25 August 2013

Lea Giunchi

Lea Giunchi (1884-?) was the first comical actress in Italian cinema. She acted either in her own 'Lea' series, or with male comedians such as Ferdinand Guillaume (Tontolini) and Raymond Frau (Kri Kri). She also played in the Italian silent epic Quo vadis? (1913), modern dramas and action films.

Lea Giunchi and Bruto Castellani in Quo vadis?
Italian postcard by Uff. Rev. St. Terni. Photo: Cines Film. Publicity still for Quo Vadis? (Enrico Guazzoni, 1913). Lygia (Lea Giunchi) saves Vinicius (Amleto Novelli) from the hands of Ursus (Bruto Castellani). Ursus, protector of Lygia, has just killed a gladiator who had been charged by Vinicius to kill Ursus while he himself planned to abduct Lygia.

Lea, Tontolini and Kri Kri
Despite Wikipedia indicating differently, Lea Giunchi was born Armanda Carolina Giunchi in Dusseldorf, Germany in 1889. She was the daughter of an Italian father and a German mother. In 1909 she moved to Rome. There her professional career took off when she became the companion of Natale Guillaume. Together with his elder – and more famous - brother Ferdinando Guillaume, Guillaume was the fourth generation of a French family who had fled from France in the late 18th century and led the life of wandering circus artists. Natale left the family circus after his father Onorato remarried. His brother Ferdinando joined him, and together they did circus acts in various European circuses. Around 1907 they started to perform in vaudeville at the Sala Umberto in Rome, under the name of 'Les Guill-Guill'. Wikipedia suggests that Giunchi was already a part of these performances.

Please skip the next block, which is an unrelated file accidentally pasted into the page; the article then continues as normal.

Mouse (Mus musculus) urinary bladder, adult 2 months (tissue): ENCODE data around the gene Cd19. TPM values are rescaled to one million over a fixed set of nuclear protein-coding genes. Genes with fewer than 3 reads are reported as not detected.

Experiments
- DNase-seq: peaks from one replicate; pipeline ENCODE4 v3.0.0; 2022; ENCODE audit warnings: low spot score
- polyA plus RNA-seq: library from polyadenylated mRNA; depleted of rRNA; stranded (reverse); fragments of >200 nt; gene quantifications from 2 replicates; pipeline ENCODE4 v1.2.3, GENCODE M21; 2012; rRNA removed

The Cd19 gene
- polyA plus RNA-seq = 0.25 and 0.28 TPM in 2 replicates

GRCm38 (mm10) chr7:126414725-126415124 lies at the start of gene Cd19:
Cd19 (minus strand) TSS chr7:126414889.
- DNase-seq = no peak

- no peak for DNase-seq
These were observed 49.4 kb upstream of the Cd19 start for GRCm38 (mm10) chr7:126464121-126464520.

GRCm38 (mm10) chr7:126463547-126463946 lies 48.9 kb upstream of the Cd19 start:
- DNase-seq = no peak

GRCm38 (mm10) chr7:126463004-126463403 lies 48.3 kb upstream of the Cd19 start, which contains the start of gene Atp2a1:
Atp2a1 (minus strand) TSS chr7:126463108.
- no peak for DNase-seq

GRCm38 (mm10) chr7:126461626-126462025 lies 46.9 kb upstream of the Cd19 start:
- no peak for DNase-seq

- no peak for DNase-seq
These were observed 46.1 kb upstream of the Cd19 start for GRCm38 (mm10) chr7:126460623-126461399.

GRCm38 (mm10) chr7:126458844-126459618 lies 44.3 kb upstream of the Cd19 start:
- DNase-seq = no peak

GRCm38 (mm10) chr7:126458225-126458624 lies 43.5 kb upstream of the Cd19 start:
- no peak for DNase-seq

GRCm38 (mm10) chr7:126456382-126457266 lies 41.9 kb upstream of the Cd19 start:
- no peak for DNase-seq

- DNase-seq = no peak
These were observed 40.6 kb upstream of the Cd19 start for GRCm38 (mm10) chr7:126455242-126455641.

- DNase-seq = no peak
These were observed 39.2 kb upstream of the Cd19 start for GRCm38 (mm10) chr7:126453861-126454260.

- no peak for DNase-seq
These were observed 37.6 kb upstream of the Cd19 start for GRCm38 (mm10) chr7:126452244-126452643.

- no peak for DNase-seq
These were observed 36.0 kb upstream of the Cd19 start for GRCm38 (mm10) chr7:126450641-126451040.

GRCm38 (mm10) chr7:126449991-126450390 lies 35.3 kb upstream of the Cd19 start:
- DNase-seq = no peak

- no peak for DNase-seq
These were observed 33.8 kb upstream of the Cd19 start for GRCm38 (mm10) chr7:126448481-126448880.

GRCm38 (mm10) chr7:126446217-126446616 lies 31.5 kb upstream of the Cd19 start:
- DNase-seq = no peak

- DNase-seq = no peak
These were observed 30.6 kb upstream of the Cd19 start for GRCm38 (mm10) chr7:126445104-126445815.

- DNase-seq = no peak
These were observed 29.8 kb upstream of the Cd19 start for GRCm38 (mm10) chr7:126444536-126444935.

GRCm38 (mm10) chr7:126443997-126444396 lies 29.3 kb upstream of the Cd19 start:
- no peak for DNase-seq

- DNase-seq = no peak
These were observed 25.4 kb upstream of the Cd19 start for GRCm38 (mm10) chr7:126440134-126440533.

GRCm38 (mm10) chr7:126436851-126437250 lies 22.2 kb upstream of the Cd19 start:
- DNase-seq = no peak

In 1909 the Guillaume brothers were hired by the Cines film company in Rome, to become comical actors and compete with the popular French comedian André Deed. In 1910, a whole series was designed around the character of Tontolini, played by Ferdinando, and with Natale as his sidekick or antagonist. It is then that Lea Giunchi as well started to act in the films with the Guillaume brothers, firstly in Tontolini e Lea al mare/Tontolini and Lea at the Seaside (1910). Immediately she became the companion of the character Tontolini, using the name Lea (not Armanda and without her last name). Giunchi remained Ferdinando Guillaume’s sidekick in countless comedies, until Guillaume moved over the Turinese company Pasquali and became Polidor. Giunchi had become so popular that she got her own Lea series, as of 1910, starting with Lea in convitto/Lea in Her Boarding School.

 Until 1916 Giunchi surely acted in some 34 Lea comedies, which were distributed all over Europe and to the United States. Examples are Lea si diverte/Lea has fun (1912), Lea vuol morire/Lea wants to die1912), and Lea e il gomitolo/Lea and the ball (1913). Giunchi collaborated with several male comedians: the fat Giuseppe Gambardella, known as Checco, Lorenzo Soderini aka Cocò, also often in drag as the ugly female antagonist of Lea, and foremost Raymond Frau, who replaced Guillaume as first comedian at Cines, when the latter left for Pasquali. Known as Kri Kri, Frau coupled with Giunchi in many comedies in the early 1910s, such as Kri Kri ama la tintora/Kri Kri loves tintora (1913) and Kri Kri e Lea militari/Kri Kri and Lea military (1913).